Emergency responders and others stricken with a range of cancers after being exposed to toxic dust and debris from the 9/11 terrorist attacks will be eligible for health coverage under a federal program.

The decision released Friday by the federal agency overseeing the $4.3 billion health fund comes after intense lobbying from first responders and their families, many of whom will now have their medical bills covered, The Wall Street Journal reported.

The official overseeing the fund, John Howard, found that while there are not epidemiological studies showing a link between the attacks and the occurrence of cancer, there is enough other evidence that exposure to dust and other substances at the World Trade Center site, the Pentagon and the crash site in Shanksville, Pa., caused some cancers.

The news came as welcome relief to affected families.

"We're excited, we're happy, we're relieved, grateful," said Margaret Stroehlein, the wife of a now-retired New York City firefighter who worked at the World Trade Center site after the attacks and is in treatment for a rare form of brain cancer.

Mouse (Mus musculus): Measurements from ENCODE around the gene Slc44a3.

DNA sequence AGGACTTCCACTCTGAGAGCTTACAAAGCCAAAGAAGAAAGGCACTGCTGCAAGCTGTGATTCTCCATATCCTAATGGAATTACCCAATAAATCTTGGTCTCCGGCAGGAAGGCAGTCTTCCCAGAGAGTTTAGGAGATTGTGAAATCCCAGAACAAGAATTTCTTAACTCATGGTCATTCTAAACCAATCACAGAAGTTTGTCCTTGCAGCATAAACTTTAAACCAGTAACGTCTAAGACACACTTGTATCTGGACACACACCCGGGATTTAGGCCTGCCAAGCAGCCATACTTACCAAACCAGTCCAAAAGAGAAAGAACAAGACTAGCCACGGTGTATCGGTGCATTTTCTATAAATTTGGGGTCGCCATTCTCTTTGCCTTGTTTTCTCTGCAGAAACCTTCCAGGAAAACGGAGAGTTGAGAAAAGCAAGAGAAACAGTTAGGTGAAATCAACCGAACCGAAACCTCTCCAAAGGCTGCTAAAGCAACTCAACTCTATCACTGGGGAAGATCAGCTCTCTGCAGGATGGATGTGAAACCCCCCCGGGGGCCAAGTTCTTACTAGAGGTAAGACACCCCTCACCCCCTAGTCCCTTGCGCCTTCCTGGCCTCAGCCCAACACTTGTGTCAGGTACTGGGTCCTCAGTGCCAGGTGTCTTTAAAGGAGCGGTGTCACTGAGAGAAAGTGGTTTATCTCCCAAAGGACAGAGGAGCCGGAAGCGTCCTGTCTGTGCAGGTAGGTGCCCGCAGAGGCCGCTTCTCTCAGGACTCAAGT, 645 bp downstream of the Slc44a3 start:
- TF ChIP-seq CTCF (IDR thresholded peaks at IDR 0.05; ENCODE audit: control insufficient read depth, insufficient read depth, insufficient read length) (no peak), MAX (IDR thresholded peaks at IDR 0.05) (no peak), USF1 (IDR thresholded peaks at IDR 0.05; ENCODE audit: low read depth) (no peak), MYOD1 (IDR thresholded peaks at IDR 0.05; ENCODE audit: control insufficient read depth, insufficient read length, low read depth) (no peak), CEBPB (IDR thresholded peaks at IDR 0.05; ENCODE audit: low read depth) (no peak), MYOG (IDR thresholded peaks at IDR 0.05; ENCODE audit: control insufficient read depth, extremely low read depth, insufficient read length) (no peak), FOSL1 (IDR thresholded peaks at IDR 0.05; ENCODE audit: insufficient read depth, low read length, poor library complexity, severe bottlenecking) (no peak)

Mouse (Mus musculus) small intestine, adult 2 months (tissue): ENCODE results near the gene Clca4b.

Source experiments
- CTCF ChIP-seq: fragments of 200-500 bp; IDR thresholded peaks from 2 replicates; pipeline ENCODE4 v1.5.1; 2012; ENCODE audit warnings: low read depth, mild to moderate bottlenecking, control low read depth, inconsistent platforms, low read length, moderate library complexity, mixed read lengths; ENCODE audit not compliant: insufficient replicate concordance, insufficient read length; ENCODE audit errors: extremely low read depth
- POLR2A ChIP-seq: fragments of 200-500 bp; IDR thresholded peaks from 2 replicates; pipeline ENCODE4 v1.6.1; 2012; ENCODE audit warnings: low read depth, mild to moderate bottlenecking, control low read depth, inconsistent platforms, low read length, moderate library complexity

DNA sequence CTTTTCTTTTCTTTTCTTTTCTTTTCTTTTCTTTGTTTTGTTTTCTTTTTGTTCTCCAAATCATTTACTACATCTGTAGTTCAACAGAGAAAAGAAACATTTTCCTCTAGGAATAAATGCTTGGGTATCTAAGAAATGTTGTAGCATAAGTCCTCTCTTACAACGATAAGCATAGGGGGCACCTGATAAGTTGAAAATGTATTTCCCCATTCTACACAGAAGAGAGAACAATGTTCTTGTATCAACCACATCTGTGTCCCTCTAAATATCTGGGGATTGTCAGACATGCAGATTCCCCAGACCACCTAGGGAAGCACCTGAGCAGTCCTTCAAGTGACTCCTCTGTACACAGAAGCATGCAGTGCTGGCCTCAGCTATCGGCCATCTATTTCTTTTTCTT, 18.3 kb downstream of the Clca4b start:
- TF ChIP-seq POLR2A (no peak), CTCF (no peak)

"It means that there won't be any worrying about co-pays and more medical bills if the cancer comes back at full speed."

The news comes a week after FOX News revealed that workers who suffered health problems long after the rescue and cleanup at Ground Zero were frustrated by a "complex" claims process that was hindering their access to the fund.

So far, none of the money has been disbursed, as claimants struggle to prove their presence at the toxic site in the days and weeks following the attacks.

About 5,000 people have registered for the fund, but just 400 have followed through by filing claims. Thousands have become so disheartened by the process that they have turned to lawyers to help them.